Does obstructive sleep apnea impact serious mental illnesses?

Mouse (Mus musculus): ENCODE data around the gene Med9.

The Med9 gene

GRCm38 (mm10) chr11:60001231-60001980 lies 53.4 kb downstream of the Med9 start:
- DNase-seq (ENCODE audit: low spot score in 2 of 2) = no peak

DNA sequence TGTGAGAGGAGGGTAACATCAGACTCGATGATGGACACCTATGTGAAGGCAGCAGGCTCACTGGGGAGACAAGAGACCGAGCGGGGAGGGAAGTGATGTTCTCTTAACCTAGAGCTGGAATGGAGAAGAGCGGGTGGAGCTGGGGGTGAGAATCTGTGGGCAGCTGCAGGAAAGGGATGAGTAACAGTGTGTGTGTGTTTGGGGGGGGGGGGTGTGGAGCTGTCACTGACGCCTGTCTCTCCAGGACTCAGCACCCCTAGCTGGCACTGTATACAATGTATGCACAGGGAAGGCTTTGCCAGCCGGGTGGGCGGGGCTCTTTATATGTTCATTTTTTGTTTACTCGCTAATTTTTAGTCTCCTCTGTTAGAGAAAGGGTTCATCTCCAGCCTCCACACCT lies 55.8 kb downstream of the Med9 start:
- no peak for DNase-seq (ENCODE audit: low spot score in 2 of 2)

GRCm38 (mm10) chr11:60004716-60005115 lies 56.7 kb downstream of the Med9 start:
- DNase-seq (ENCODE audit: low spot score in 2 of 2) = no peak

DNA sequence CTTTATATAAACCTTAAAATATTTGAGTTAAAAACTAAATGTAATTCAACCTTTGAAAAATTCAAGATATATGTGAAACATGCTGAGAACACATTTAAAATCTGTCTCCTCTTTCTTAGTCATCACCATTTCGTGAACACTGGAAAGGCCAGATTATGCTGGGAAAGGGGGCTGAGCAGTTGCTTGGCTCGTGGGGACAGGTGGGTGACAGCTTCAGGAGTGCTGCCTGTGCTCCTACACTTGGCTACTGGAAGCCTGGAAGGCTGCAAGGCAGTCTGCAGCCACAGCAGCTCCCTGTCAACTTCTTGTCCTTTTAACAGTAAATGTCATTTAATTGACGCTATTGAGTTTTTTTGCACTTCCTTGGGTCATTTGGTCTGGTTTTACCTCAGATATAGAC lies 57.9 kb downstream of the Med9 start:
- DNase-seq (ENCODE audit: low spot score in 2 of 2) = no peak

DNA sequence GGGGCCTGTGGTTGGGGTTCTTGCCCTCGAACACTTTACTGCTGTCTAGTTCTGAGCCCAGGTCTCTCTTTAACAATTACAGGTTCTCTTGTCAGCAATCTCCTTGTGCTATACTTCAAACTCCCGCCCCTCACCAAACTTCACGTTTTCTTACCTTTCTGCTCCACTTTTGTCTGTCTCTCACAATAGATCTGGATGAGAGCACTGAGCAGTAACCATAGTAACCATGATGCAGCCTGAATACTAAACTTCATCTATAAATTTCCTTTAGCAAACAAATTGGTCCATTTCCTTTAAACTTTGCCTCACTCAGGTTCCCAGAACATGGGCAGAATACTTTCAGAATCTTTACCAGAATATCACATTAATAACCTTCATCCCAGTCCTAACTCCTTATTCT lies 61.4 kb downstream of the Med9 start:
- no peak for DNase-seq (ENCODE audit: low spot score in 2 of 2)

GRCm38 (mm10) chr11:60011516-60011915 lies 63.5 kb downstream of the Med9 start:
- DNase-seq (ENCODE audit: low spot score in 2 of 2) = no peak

Yes, Obstructive Sleep Apnea (OSA) is more common in those with serious mental illness than the general population. It is a medical condition that must be treated in parallel with any mental illness. Risk factors include obesity, male gender, and alcohol consumption at bed time. Nocturnal symptoms may include: Choking and Gasping, Reflux Symptoms, Restless Sleep, Snoring, and Witnessed Apnea. Daytime symptoms may include: Cognitive Dysfunction, Dry Mouth Upon Waking, Morning Headaches, Poor Concentration, and Sleepiness. In some cases, OSA can look very similar to depression and once the OSA is treated – the symptoms of depression may be much less. OSA is treatable and a diagnosis of OSA requires specialized testing

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